Small Grants Program: Up to $10,000 in grants for organizations that already have an existing school garden or culinary education program, specifically those that align with the values of appreciation of the source of food, development of life skills through food, nutrition and healthy eating and development of culinary skills.

Grant Search Tips

The grants featured above is not an exhaustive list of all funding opportunities available. To continue your search, here are some places you can look:

  • Local banks/credit unions often have community giving opportunities available. Check their websites for information/postings.

  • Brooks Memorial Library in Brattleboro provides access to the Foundation Center’s Foundation Directory Online, a comprehensive, regularly updated database of foundations and corporate giving programs

  • The Vermont Directory of Foundations Online allows you to search for grant-makers that have a primary address in Vermont or those that have a geographic focus that includes Vermont.

  • Federal Assistance Listings provides a catalog of federal financial and non-financial assistance programs that benefit the American public.

  • Grants.gov allows you to search and apply for federal government grants

Language Suggestions

Here are some phrases that can be used when writing grant proposals for the Learning Kitchen.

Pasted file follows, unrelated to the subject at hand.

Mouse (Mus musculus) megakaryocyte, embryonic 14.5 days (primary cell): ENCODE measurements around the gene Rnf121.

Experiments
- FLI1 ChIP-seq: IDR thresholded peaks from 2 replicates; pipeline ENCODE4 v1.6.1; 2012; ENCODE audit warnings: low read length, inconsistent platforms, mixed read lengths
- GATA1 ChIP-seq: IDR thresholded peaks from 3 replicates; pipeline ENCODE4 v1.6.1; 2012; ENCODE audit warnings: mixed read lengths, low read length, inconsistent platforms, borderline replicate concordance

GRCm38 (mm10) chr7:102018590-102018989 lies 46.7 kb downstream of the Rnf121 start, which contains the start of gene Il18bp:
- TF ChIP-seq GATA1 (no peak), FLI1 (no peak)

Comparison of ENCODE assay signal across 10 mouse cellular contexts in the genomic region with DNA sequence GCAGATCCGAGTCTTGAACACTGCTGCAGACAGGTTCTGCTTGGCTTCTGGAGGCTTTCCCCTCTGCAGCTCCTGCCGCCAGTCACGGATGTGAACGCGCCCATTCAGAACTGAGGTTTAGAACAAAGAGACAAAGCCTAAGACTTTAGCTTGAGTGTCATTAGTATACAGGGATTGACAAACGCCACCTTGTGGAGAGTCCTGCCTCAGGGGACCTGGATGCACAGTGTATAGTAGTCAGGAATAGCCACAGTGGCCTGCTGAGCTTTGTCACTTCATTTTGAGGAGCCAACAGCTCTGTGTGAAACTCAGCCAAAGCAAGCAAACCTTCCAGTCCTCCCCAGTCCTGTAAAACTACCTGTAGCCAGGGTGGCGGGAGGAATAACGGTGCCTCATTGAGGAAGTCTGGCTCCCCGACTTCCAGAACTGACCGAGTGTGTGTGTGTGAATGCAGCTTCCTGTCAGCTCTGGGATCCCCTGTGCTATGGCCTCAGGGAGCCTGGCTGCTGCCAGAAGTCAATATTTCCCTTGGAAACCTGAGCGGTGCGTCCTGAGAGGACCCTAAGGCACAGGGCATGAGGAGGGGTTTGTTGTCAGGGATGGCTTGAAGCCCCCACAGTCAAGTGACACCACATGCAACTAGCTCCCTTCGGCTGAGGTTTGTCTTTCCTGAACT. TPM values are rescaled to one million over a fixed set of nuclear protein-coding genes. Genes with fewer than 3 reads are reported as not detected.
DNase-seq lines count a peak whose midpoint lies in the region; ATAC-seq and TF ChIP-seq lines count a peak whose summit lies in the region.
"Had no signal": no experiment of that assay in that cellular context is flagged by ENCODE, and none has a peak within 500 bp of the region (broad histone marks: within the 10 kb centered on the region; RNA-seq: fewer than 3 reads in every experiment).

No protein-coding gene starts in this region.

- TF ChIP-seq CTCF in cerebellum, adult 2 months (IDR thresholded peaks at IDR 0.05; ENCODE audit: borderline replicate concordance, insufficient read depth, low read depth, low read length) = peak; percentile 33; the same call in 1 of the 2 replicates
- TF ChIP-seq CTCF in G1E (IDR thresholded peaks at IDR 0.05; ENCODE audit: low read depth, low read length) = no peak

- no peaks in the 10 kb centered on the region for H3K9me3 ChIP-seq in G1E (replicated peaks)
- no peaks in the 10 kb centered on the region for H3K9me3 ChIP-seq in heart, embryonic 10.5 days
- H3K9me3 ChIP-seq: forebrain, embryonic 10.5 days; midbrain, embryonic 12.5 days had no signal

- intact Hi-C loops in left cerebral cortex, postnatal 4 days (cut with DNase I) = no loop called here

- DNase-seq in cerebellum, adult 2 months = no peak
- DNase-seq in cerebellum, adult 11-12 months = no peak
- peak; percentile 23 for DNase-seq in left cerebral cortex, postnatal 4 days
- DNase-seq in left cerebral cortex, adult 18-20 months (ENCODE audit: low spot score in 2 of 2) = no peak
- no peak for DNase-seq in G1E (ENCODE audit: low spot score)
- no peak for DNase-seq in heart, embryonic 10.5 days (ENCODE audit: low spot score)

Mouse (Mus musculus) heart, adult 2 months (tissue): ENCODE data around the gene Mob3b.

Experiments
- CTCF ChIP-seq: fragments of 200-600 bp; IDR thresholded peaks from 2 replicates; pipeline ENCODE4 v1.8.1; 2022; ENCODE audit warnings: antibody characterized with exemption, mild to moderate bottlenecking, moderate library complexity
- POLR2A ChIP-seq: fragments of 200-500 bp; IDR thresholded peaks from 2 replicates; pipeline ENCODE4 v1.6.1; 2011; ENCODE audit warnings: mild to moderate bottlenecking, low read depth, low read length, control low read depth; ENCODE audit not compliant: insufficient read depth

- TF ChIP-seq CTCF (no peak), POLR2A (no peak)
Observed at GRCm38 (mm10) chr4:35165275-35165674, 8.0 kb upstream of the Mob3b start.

+ Stock Grant Language

The Learning Kitchen is an innovative, hands-on cooking and nutrition education program for low income Vermonters of all ages. Through interactive engagement in the classroom and the kitchen, The Learning Kitchen enhances both community health and individual self-sufficiency by enabling people to develop the practical skills necessary to establish lifelong healthy eating habits.

The Learning Kitchen is designed with three curriculum variations that serve the following groups: middle school-aged youth; young adults who are transitioning into independent living situations; and parents and other adults.

Each series offered requires a host who recruits participants and provides local coordination for the series; a nutrition educator to present the curriculum developed for each age group by Hunger Free Vermont’s network of health education professionals; and the volunteer chefs who provide the cooking instruction portion of the class.

The Learning Kitchen has a proven history of creating positive changes in the health and lifestyles of the thousands of participants we have reached so far. When you consider that each participant will influence the members of their current and future families, the beneficial effect on Vermont’s communities is compounded exponentially!

To measure the success of The Learning Kitchen in improving the nutrition literacy and practical cooking skills of Vermonters, we utilize a number of evaluation tools for each series, including a 16 question pre- and post- survey developed to measure dietary changes of participants, a weekly check-in evaluation to collect information about participants’ behavior in between class sessions, and a subjective evaluation completed by participants, hosts, nutrition educators, and chefs after the final class of each series.